- Meeting abstract
- Open Access
Incidence and pathogenesis on severe burns patients infection
© Current Science Ltd 1999
- Published: 16 March 2000
- Urinary Tract Infection
- Staphylococcus Aureus
- Pseudomona Aeruginosa
- Intensive Care Unit Stay
- Streptococcus Pneumoniae
The study has been approved by the Institutional Board for Clinical Research
To know infection incidence, pathogenesis and microorganisms on severe burns patients.
A six-bed burn intensive care unit.
All patients of ≥ 14 years admitted between January 1995 and January 1996 with a total body surface burn area of ≥ 20%. Exclusion criteria included immunosuppression, pregnancy and length of stay less than 5 days or admission ≥ 48 h following burn trauma.
Collection of data on surveillance samples from throat and rectum on admission and afterwards twice weekly, and infections during the intensive care unit stay. The infections were diagnosed according to the CDC criteria.
Thirty-one patients fulfilled the criteria of analysis. Mean age was 43 years (36–50), total body surface burn area 43% (36–50), full-thickness burn area 24% (17–31). Inhalation injury was identified on 13 patients. Mean stay was 28 days (21–35). Mortality was 29% (nine patients).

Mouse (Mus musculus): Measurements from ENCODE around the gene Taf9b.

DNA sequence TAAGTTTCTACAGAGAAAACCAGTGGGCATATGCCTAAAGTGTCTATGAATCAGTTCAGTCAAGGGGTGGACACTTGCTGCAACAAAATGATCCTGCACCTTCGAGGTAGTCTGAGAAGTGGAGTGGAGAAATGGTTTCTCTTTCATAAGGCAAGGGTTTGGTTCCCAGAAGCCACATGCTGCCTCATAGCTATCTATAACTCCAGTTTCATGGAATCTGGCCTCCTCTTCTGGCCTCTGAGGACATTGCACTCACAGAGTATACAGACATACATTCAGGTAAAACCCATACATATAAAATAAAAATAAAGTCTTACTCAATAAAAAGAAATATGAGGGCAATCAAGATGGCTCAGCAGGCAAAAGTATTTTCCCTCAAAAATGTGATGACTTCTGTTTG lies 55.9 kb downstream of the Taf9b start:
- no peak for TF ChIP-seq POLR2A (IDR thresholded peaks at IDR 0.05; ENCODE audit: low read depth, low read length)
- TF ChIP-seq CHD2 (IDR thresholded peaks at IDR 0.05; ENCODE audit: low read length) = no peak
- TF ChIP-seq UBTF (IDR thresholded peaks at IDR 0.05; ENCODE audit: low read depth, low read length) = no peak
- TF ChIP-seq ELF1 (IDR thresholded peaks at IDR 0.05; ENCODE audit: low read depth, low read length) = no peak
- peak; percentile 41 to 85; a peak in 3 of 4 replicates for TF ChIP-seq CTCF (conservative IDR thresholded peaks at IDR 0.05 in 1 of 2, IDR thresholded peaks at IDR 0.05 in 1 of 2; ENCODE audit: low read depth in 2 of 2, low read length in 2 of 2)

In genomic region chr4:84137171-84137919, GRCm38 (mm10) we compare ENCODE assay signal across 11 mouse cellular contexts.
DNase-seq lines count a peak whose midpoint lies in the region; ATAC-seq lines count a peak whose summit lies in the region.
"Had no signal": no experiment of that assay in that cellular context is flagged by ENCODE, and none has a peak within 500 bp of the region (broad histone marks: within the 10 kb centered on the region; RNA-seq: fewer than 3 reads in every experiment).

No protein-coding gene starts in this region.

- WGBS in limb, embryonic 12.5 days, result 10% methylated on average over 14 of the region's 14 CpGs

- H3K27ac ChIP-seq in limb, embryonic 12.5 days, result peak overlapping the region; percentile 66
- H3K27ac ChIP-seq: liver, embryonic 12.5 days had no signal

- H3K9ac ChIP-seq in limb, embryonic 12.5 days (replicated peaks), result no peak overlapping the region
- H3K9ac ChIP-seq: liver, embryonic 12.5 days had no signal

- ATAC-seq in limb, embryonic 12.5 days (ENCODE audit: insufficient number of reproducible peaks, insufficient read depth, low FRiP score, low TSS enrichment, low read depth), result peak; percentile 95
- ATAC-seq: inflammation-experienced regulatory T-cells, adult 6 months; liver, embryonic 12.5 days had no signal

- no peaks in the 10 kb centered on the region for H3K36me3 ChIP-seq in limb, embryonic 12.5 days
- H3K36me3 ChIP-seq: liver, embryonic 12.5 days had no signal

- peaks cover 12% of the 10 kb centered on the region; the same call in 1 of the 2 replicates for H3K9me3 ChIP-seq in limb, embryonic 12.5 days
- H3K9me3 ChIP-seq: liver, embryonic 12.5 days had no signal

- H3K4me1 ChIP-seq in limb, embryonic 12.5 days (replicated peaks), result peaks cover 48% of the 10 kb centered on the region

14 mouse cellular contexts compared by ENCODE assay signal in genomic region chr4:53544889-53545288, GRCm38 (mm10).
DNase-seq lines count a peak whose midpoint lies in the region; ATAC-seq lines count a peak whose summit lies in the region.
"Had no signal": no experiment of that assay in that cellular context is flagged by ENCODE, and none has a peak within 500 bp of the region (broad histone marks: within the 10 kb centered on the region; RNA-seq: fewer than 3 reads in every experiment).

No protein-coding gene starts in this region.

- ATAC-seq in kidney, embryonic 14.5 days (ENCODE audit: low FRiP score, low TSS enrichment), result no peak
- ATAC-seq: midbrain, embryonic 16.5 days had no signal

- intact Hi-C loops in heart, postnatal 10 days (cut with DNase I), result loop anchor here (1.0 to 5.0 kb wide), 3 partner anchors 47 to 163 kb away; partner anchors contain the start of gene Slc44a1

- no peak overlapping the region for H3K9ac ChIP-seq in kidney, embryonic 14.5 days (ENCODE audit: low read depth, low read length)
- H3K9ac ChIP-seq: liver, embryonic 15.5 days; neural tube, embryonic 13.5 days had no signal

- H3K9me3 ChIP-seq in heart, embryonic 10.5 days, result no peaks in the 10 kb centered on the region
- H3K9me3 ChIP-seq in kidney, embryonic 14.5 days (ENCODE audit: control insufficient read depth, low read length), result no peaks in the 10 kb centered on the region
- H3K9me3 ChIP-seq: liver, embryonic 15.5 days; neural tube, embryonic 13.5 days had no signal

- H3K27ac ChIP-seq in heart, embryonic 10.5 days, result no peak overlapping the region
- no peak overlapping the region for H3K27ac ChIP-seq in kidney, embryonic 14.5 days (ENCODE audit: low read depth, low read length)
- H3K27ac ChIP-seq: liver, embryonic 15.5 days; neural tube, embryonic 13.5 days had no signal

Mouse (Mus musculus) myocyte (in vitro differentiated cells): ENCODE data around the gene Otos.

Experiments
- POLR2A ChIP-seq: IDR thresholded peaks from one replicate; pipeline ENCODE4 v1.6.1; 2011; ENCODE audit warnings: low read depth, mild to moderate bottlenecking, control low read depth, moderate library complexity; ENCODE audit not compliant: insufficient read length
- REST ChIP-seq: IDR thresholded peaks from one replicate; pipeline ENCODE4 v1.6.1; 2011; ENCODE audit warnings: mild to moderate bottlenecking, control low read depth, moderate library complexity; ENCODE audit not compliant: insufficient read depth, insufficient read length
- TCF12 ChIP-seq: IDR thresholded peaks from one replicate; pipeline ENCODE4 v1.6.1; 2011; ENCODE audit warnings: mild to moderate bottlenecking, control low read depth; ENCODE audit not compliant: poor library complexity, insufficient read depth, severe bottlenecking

Twenty-two patients developed 59 infections: 28 primary endogenous, 27 secondary endogenous and four exogenous.
Fourteen patients developed 19 pneumonias: 12 primary endenous, six secondary endogenous and one exogenous. The causative microorganisms were: 14 Staphylococcus aureus, three Haemophilus influenzae, two Streptococcus pneumoniae one Pseudomona aeruginosa and one Acinetobacter spp. Eight patients had nine urinary tract infections: eight primary endogenous and one secondary endogenous. The pathogens were: six Escherichia coli, three Streptococcus faecalis and one Serratia.
Nine patients developed 10 burn wound infections: one primary endogenous, eight secondary endogenous and one exogenous. The causative microorganisms were: six Staphylococcus aureus three Pseudomona aeruginosa, one Escherichia coli, one Acinetobacter spp, one Proteus and one Klebsiella.
Fourteen patients had 21 bloodstream infections: seven primary endogenous, 12 secondary endogenous and two exogenous.The pathogens were: nine Staphylococcus aureus, four coagulase-negative staphylococcus, two Streptococcus faecalis, one Streptococcus faecium, three Escherichia coil, two Pseudmona aeruginosa, and one Candida spp.
Burns patients infections are similar to trauma patients, with 50% primary endogenous infections. The isolated pathogens were predominantly gram positive coccus, except in urinary tract infections.